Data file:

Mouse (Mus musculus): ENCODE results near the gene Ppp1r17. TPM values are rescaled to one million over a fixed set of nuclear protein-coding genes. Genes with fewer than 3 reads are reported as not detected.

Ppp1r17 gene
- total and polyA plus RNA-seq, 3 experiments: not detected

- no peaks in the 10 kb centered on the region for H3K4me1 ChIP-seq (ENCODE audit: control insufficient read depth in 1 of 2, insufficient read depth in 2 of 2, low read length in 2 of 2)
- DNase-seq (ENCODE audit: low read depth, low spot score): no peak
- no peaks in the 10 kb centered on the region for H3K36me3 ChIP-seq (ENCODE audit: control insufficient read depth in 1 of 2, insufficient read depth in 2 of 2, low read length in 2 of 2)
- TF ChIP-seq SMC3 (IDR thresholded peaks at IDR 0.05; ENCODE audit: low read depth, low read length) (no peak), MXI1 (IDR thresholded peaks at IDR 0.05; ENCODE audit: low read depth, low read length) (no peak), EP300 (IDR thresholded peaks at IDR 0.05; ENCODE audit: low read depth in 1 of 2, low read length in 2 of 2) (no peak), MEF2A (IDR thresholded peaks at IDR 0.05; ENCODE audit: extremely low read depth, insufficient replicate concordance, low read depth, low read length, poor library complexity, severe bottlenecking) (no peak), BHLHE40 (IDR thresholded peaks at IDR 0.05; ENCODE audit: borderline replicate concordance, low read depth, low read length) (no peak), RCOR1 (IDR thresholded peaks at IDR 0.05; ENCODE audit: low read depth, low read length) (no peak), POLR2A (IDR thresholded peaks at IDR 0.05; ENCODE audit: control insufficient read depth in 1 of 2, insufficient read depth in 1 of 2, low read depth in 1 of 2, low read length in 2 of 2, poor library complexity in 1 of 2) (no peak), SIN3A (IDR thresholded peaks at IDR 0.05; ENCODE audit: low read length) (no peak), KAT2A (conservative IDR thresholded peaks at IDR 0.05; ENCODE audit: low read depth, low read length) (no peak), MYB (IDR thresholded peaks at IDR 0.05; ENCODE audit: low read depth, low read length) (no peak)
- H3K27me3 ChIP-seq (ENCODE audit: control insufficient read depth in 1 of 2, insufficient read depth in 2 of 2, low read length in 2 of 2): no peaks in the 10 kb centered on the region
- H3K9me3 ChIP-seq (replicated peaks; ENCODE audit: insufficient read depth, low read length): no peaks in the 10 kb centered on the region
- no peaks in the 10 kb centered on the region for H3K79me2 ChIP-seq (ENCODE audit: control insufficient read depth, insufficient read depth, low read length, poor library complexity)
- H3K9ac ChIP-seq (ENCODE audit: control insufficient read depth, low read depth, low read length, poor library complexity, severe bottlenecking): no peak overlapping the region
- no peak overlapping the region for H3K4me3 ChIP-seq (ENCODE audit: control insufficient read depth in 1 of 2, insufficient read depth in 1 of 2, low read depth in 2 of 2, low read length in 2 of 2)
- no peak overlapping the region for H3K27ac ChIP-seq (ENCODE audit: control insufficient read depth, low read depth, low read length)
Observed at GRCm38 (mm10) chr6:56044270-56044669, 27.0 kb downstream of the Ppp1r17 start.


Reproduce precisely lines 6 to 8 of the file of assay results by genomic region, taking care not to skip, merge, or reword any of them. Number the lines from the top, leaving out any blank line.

- no peaks in the 10 kb centered on the region for H3K36me3 ChIP-seq (ENCODE audit: control insufficient read depth in 1 of 2, insufficient read depth in 2 of 2, low read length in 2 of 2)
- TF ChIP-seq SMC3 (IDR thresholded peaks at IDR 0.05; ENCODE audit: low read depth, low read length) (no peak), MXI1 (IDR thresholded peaks at IDR 0.05; ENCODE audit: low read depth, low read length) (no peak), EP300 (IDR thresholded peaks at IDR 0.05; ENCODE audit: low read depth in 1 of 2, low read length in 2 of 2) (no peak), MEF2A (IDR thresholded peaks at IDR 0.05; ENCODE audit: extremely low read depth, insufficient replicate concordance, low read depth, low read length, poor library complexity, severe bottlenecking) (no peak), BHLHE40 (IDR thresholded peaks at IDR 0.05; ENCODE audit: borderline replicate concordance, low read depth, low read length) (no peak), RCOR1 (IDR thresholded peaks at IDR 0.05; ENCODE audit: low read depth, low read length) (no peak), POLR2A (IDR thresholded peaks at IDR 0.05; ENCODE audit: control insufficient read depth in 1 of 2, insufficient read depth in 1 of 2, low read depth in 1 of 2, low read length in 2 of 2, poor library complexity in 1 of 2) (no peak), SIN3A (IDR thresholded peaks at IDR 0.05; ENCODE audit: low read length) (no peak), KAT2A (conservative IDR thresholded peaks at IDR 0.05; ENCODE audit: low read depth, low read length) (no peak), MYB (IDR thresholded peaks at IDR 0.05; ENCODE audit: low read depth, low read length) (no peak)
- H3K27me3 ChIP-seq (ENCODE audit: control insufficient read depth in 1 of 2, insufficient read depth in 2 of 2, low read length in 2 of 2): no peaks in the 10 kb centered on the region